Venture capitalists want the companies they fund to succeed famously — or at least fail very fast.
Putting more cash than planned into an investment just drives down returns. So does the passage of time, which is why start-ups rarely are given a slow, cash-consuming ramp.
RedBrick Health in Minneapolis appears to be an exception.
When its last venture round of $14 million closed this spring, it brought the total to about $75 million in venture money invested into RedBrick, with the first round dating to 2006. RedBrick provides a service that helps people improve their health, selling now mostly to large employers.
Seven years is a long time in the venture business, and RedBrick’s investors include the top players Versant Ventures, Highland Capital Partners and Kleiner Perkins Caufield & Byers, firms that have closed down plenty of portfolio companies.
Maybe just one of RedBrick CEO Dan Ryan’s slides in his corporate presentation is enough to explain why they are hanging in there. The slide on market potential has a circle that represents services to self-insured large employers — $2 billion. That’s a major opportunity, but it’s dwarfed by three larger circles. The biggest of the labels is the market for consumers. It’s $50-plus billion.
That number will keep the attention of venture capitalists.
Ryan, who became CEO in 2011, said there’s no pressure from his investors to engineer a transaction that would allow them to turn their investments into cash, a so-called exit.
“They were the ones that put in the last round,” he said. “That’s a better buying sign than anything.”
Ryan is clearly planning for the recent investment to be the last, and he said that every one of RedBrick’s 150 employees knows what the acronym CFBE means — cash flow break even. His plan is for that to occur at the end of this year, when the company should be at an annual revenue run rate of more than $50 million.
“It’s not like every [venture] dollar was spent perfectly well, as most start-ups don’t,” Ryan said. “But it’s also not like I’m going to do an Instagram and have three software guys working on it for a week. There are a lot of elements here, and it’s a little bit more expensive business to get going.”
RedBrick sells a service to large employers that promises to reduce employee health care costs. RedBrick’s original vision was a bit grander, but now it acts mostly like a software-as-a-service company. Ryan previously served as a senior executive with software firms including Stellent and Secure Computing.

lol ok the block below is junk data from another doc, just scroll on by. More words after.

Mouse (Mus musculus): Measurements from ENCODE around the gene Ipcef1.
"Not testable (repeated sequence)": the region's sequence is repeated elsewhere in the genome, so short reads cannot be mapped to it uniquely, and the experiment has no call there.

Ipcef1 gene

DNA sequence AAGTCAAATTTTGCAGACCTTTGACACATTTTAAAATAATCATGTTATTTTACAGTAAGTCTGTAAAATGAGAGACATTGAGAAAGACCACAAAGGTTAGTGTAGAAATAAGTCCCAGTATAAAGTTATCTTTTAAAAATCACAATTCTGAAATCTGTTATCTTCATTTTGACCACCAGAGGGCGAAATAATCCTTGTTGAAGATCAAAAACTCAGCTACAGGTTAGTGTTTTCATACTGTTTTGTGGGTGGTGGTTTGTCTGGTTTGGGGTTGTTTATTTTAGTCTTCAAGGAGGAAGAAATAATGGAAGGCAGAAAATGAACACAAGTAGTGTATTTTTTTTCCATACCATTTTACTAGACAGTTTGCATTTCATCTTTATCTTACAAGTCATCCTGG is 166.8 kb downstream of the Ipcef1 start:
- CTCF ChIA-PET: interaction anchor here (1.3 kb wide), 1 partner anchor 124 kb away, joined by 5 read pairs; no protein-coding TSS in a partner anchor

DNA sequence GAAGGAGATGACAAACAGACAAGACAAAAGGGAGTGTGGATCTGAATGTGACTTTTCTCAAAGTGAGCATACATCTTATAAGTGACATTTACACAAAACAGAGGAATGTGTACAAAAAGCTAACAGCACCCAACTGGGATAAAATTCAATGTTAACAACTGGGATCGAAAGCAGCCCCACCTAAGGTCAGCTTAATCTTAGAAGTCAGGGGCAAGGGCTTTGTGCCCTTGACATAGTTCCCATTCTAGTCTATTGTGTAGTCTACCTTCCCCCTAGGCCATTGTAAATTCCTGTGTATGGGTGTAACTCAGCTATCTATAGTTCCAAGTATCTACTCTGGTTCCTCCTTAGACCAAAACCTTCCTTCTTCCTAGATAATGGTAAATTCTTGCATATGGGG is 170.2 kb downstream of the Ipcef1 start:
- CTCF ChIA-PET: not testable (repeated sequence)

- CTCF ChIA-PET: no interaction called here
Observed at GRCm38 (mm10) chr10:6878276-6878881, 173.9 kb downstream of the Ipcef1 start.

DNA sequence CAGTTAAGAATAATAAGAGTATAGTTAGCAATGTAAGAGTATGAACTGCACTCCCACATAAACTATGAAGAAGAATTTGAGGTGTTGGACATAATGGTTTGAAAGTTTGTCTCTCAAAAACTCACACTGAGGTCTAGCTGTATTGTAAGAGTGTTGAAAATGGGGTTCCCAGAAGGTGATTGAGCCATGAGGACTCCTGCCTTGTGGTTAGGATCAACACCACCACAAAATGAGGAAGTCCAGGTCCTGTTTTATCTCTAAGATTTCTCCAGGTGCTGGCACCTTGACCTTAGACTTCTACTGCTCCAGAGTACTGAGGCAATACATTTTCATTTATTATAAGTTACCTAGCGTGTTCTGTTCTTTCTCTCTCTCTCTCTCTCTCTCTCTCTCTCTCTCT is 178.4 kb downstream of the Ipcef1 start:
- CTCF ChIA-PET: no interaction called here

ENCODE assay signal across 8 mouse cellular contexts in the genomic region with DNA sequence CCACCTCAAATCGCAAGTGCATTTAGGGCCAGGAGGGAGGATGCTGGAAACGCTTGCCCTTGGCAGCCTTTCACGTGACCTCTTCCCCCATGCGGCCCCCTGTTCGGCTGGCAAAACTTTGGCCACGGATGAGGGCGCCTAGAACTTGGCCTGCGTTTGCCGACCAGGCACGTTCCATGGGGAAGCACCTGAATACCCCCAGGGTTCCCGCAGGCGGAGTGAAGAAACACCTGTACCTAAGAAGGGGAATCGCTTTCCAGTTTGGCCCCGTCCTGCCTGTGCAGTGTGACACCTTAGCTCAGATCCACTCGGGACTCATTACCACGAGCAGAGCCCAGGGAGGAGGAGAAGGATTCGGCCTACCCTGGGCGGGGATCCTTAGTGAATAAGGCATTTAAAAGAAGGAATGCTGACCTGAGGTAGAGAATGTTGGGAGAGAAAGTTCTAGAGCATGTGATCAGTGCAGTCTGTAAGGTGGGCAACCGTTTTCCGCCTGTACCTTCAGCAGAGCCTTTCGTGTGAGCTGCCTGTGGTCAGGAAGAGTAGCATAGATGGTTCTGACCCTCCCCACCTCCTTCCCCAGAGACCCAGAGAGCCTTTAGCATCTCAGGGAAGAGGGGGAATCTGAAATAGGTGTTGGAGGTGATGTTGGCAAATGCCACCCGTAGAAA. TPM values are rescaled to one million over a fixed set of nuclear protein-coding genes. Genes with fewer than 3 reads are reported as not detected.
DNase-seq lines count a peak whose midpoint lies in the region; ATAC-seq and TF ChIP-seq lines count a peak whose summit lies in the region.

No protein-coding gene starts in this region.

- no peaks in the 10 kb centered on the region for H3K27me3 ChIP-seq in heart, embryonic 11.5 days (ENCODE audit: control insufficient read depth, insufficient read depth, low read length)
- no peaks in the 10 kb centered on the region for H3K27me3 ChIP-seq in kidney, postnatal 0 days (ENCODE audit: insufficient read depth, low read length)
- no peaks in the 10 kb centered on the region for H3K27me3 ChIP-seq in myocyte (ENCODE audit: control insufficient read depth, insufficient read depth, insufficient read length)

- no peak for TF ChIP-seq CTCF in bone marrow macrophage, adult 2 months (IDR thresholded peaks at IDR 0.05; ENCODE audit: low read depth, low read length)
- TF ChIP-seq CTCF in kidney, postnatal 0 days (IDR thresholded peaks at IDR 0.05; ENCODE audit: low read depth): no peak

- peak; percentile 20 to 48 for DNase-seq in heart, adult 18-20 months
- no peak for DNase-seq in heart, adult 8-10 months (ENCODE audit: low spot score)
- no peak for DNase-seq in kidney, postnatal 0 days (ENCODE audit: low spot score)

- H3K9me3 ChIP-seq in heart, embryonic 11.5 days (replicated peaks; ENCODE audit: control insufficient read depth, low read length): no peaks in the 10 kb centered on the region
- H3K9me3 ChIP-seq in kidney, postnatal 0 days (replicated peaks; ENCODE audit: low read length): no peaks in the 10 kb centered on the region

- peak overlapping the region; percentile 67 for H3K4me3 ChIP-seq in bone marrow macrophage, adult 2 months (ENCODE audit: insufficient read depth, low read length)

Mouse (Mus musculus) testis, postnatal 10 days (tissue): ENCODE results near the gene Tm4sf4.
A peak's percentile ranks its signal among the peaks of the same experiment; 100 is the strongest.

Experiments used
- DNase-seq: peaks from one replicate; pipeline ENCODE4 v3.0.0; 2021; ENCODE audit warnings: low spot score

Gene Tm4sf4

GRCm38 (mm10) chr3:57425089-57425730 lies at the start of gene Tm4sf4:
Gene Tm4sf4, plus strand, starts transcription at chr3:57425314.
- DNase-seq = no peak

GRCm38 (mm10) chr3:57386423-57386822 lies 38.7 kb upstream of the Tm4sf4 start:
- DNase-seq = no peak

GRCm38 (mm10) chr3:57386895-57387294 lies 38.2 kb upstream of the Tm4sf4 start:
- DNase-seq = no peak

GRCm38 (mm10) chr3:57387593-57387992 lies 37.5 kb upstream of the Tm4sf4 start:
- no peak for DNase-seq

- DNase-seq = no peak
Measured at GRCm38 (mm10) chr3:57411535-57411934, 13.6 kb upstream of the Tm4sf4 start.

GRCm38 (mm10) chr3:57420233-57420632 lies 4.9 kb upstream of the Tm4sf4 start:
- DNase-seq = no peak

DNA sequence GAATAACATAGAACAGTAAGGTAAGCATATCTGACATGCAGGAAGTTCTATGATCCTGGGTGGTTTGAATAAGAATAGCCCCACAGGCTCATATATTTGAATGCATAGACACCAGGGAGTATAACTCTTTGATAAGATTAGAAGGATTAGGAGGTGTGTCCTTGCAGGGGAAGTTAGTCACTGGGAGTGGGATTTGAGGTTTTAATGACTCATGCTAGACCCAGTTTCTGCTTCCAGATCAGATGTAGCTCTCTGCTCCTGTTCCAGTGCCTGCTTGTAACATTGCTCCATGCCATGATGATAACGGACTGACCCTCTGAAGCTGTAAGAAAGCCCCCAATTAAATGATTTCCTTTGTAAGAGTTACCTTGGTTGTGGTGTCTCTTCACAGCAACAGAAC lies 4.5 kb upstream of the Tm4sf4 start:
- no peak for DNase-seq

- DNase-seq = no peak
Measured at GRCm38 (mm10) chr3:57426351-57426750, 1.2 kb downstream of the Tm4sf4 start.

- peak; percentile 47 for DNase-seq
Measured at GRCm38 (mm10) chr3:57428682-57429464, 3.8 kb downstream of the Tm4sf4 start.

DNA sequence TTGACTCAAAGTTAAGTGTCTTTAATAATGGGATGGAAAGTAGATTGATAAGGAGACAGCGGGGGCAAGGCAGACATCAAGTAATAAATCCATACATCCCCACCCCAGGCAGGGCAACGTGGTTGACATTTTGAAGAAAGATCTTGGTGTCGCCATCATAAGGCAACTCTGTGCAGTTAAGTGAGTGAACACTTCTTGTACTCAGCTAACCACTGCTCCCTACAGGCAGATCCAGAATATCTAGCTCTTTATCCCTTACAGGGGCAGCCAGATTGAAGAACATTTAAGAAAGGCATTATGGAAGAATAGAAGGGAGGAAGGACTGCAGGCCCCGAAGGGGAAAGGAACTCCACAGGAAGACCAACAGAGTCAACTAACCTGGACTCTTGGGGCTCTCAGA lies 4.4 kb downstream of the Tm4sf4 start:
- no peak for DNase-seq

RedBrick competes with a host of others, from health insurers like UnitedHealth Group and operators of health club chains to start-ups with a similar technology focus.
Ryan said RedBrick’s competitive advantage starts at the front end, with a health assessment for new participants that RedBrick has taken pains to make easy to fill out. The outcome Ryan wants he calls “engagement,” meaning active participation in a program to improve health. RedBrick pitches its engagement rates as two to five times greater than what came out of an industry survey of 180 employers using other services.
As participants are enrolled, assessed and advised on their health, they move on to a personalized program of recommendations for how to improve it, amassing points along the way that can lead to financial rewards. As modifying behavior is quite the challenge, the idea is to make it easy to choose to take some small, positive steps: Even if you don’t decide to train for a triathlon, how about going for a walk?
The RedBrick system changes recommendations as it gets to know the participant. Ryan said it’s much like how Netflix recommends new titles for its customers based upon the movies its customers have just watched or rated as enjoyable.
RedBrick’s pitch has worked with a number of big, self-insured employers that seek lower health care costs if employees manage to make themselves healthier.
Because the business argument for using the likes of RedBrick is about money and not really health, RedBrick has published a white paper that concluded it saved an average of $287 in increased productivity and $325 on health care expenditures in 2012 — a total average savings of $612 per participant per year.